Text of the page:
Did your math professors ever say you would be using math every day in your life? Guess what, they were right.
If you take a step back and look, you will notice that more people use different math concepts more often than you would think.
News centers use it to calculate statistics. Drivers do calculations in their heads to figure out how soon they can get to somewhere at their current pace.
Marketers use different mathematical concepts to predict which direction sales would go. And architects use math to measure the ideal dimensions of a building.
Down below are 5 examples of everyday scenarios you may find yourself in. These scenarios will make you thankful that you’ve gotten the chance to learn math when you did.
1. Going Out to Shop for Groceries
The grocery store is a prime location for real-world math problems. Most people calculate how much they can afford with the money they have on their person before they enter the grocery store. Others calculate on the go.
Math is also used when you decide between 2 different sizes of a brand. You calculate the difference in weight or volume on the label and the prices that they come in. You often use this when you decide which choice between the two is worth spending on.
You also use math when you weigh certain things on a scale like meat, vegetables, or fruit. You use basic math to add their total while you weigh them. Often, you do these calculations at your home. You figure out how much food you’ll need to last for the week or so.
Another instance when you use math in this scenario is when you have coupons. You do some simple calculations for big, general discounts. Sometimes, you also do more complex calculations involving fractions in your head for more specific discounts.
Often, people calculate what their budget is before going grocery shopping and they make a different calculation when they have coupons for certain things.
By the end of the day, you end up counting how much you will spend on your items. This is often followed by you doing math in your head to make sure you get the exact amount of change at the cashier.
2. Cooking and Baking
You may not realize it, but you use math more often in the kitchen than in other parts of the house.
Recipes rely on precise measurements when you’re preparing them. Sometimes, there is a mix of measuring units in a recipe.
You may find that one item on the recipe demands that you measure one item in grams while the other is in kilograms. If you have only one size of measuring cup, you do calculations in your head to determine how many measurements you’ll need in order to fill in the amount required by the recipe.
Sometimes, you need to make more complex conversions. A good example is when you don’t have any measuring instruments for fluids. You’ll need to rely on their metric equivalents to get precise volumes for the recipe.
One more example is when the recipe is in Celsius and your oven is on Fahrenheit. It is a tricky conversion to make for those who don’t know to convert them. However, schools often give the formula of conversion for these units.
3. Budgeting, Investing and Paying Bills
You won’t survive for the month if you blow your budget in a single day. Planning a budget is, in essence, dividing your finances to last within a time period.
Basic math skills help you to add your total budget for the month. You then subtract how much bills will cost you in the budget. Then you divide the remaining funds for you to spend throughout the month.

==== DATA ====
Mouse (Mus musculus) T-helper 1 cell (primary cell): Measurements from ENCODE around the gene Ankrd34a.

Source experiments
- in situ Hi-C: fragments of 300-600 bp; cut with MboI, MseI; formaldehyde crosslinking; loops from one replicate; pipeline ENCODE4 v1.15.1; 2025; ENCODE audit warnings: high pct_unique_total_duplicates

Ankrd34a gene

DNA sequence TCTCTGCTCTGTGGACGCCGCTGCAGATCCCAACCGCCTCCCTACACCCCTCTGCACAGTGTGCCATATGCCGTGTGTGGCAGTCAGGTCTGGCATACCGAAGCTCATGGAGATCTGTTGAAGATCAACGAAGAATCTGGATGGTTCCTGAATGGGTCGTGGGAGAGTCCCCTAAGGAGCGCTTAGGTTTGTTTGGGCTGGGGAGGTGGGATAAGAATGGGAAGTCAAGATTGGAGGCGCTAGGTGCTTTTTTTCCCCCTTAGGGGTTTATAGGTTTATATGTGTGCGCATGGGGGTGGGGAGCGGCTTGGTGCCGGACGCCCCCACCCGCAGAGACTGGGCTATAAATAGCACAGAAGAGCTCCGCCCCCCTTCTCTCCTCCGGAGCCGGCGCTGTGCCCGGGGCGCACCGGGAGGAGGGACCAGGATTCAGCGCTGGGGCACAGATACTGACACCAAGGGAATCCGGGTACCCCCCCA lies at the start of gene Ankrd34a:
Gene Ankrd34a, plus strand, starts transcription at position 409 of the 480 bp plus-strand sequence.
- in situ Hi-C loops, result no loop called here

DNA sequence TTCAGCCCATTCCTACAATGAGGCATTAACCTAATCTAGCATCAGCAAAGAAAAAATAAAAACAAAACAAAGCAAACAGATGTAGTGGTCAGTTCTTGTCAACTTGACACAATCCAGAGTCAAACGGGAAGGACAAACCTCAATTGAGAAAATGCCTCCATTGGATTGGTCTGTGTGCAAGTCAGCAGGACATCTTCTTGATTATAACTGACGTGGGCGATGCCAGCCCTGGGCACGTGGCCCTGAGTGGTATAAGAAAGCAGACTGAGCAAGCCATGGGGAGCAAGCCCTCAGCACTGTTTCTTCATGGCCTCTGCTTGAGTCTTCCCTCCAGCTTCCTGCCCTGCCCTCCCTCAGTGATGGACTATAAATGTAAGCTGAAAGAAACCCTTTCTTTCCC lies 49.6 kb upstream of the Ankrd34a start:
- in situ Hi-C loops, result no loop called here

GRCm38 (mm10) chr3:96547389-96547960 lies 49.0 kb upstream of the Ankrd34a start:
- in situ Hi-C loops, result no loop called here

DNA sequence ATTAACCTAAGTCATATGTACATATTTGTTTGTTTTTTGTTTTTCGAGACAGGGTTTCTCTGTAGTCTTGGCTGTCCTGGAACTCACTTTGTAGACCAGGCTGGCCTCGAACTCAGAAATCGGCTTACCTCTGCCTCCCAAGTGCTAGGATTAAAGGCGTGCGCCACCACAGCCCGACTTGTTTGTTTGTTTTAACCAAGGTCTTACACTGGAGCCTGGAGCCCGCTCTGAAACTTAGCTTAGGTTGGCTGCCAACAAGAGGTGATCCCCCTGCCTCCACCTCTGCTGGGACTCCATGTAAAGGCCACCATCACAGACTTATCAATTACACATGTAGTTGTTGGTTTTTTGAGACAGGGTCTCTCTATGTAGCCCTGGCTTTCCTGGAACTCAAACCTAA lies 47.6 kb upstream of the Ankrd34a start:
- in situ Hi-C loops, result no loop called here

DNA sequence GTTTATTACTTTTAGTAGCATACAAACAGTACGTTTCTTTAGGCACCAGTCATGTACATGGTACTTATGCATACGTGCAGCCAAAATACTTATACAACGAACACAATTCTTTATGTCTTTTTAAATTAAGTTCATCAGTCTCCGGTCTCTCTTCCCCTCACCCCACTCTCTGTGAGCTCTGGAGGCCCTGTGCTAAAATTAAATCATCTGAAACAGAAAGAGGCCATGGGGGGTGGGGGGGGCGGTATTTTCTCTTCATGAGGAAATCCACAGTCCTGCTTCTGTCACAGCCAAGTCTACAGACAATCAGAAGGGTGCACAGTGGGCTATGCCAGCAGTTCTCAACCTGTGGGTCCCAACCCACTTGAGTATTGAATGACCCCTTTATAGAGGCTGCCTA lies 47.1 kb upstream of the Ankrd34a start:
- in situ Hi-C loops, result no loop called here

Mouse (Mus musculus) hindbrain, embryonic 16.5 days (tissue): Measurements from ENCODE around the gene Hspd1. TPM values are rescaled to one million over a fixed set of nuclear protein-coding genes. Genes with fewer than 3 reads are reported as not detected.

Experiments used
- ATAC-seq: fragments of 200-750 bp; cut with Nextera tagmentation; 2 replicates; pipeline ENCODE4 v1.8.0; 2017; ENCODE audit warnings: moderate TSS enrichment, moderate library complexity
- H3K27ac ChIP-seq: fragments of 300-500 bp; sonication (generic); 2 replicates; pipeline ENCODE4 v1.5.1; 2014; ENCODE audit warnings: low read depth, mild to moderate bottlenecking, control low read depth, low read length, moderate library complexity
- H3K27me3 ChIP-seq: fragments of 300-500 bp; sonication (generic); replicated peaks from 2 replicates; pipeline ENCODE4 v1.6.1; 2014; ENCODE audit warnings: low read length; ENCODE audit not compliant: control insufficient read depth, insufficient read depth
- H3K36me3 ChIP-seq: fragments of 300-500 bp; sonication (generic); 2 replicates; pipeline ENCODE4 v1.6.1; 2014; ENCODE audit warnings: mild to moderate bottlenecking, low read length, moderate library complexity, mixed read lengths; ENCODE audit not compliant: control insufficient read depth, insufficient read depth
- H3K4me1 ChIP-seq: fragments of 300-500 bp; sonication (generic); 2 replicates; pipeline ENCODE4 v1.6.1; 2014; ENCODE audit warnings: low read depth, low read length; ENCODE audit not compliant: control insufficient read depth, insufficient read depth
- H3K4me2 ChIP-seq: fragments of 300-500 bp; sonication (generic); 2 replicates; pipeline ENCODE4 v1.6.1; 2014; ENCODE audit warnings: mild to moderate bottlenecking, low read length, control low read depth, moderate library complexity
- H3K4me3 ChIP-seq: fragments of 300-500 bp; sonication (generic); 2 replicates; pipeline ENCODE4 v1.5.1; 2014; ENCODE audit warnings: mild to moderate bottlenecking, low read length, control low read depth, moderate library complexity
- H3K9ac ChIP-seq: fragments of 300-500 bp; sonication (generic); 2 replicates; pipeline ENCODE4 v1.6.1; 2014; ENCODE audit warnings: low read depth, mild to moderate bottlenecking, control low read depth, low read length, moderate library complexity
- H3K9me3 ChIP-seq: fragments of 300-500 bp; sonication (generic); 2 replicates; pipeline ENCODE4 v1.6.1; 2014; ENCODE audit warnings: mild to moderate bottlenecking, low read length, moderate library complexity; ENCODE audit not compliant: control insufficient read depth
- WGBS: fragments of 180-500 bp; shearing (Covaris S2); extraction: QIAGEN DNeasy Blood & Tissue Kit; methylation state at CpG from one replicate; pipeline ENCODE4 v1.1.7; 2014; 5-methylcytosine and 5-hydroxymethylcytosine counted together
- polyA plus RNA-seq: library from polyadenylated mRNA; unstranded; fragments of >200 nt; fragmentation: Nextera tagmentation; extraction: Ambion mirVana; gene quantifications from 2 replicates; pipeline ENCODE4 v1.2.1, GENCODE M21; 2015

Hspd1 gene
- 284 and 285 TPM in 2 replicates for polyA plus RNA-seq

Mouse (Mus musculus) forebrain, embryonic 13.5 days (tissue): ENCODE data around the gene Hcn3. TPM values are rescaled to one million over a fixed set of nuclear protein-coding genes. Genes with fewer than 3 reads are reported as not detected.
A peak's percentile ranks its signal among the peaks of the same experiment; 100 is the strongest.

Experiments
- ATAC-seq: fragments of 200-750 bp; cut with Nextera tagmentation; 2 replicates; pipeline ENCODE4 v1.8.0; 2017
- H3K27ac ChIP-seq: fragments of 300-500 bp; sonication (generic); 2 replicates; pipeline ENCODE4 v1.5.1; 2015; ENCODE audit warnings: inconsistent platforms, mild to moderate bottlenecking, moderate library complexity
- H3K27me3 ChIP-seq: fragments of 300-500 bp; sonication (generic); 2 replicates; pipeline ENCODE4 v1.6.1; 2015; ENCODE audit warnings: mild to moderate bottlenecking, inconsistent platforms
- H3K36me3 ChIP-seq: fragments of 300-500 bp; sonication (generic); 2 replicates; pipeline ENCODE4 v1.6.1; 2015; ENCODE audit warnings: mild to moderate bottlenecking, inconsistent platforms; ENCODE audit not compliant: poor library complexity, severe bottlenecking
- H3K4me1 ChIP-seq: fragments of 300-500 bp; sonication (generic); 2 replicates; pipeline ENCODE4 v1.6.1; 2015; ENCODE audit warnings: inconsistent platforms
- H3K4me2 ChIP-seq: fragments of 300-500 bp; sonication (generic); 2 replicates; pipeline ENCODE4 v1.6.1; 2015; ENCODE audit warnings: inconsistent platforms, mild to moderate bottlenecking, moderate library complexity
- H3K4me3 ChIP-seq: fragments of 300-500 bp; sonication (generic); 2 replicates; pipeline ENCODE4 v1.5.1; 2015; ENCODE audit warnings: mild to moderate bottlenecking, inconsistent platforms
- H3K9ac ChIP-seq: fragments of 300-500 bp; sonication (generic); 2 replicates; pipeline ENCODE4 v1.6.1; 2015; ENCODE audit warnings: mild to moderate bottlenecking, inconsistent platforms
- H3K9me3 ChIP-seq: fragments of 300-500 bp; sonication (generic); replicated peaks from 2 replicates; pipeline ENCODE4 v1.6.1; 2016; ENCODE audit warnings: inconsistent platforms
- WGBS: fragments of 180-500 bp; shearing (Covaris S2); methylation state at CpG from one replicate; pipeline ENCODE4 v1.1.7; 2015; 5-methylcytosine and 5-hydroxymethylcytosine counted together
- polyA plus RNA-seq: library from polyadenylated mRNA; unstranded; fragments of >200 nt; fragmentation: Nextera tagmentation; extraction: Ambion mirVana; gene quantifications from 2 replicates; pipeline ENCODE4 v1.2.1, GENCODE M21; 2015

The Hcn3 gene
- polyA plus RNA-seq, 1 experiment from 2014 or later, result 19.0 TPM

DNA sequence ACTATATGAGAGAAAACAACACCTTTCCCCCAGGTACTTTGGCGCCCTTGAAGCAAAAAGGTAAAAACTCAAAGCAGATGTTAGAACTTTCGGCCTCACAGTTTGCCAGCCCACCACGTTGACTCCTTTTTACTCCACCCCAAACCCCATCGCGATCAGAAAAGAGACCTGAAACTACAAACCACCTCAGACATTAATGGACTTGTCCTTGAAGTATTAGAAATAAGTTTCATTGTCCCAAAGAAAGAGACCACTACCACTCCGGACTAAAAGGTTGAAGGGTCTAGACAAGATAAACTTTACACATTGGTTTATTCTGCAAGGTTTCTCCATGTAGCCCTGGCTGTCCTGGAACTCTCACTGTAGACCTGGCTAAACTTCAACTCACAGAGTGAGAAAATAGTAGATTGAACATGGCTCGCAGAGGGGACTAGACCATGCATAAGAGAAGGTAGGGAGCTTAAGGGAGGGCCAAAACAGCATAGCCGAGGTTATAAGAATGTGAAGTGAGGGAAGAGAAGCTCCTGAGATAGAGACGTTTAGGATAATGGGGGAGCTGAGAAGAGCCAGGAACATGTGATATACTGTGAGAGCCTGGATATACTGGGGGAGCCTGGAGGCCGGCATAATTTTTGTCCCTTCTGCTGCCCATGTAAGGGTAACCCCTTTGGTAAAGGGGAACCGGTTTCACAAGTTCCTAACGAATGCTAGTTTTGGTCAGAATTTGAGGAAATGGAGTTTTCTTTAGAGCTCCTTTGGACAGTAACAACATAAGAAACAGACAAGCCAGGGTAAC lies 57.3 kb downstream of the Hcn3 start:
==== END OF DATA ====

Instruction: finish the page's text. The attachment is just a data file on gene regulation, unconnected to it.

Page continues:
Doing multiplications in your head is what most people do when deciding on investments. They calculate which is the best choice for them to invest in based on their calculations. An important skill to have if you ever decide on becoming a venture capitalist.
Speaking of paying bills, this does not only apply to the household. There are also that you pay in a restaurant or at a bar.
Managing and calculating your expenses in your head is a great way for you to avoid paying extra when you’re going out with friends.
Math is also used when you and your friends decide to split the bill. You divide the total among all participants to make sure everyone gets a fair price.
4. Time Management
Math in the real world can be as subtle as time management. Mathematics is often used when you’re planning your day.
Deciding that you’ll go jogging for an hour so you’ll end up at a caf? where you can spend 45 minutes before heading home on time for a television show exhibits using math to manage your time. It also shows how you used math to calculate your travel time.
It’s also used when you’re planning something on a specific date. You’ll have a clear sense of how many days you have to prepare before the specified day arrives.
You use math most often when you have a big to-do list. You divide your tasks to fit the day from the moment you wake up.
Doing this gives you a clear idea on how long you’ll spend doing chores. Not only that, it helps you keep track of how much time you have left for the current task.
5. Going on a Diet
When you’re on a diet, it’s important for you to keep track of your calorie intake. You use math to count the calories of the food you’re about to eat and to see if you’ve exceeded your limit for the day.
There are certain diets that have a limit for the total amount of protein, carbs, fats, and minerals you can have in a day. Following these diets mean you have to measure the exact amount of each element and divide them for regular intake throughout the day.
You’ll also need to plan what foods can give you the required number of calories for each meal.
In doing this, you use factoring to calculate the total number of calories each food has. You need to do this if you want your diet to be successful.
Use More Math Concepts in Your Everyday Life
These scenarios using different math concepts should help you realize how much we use math in everyday life.
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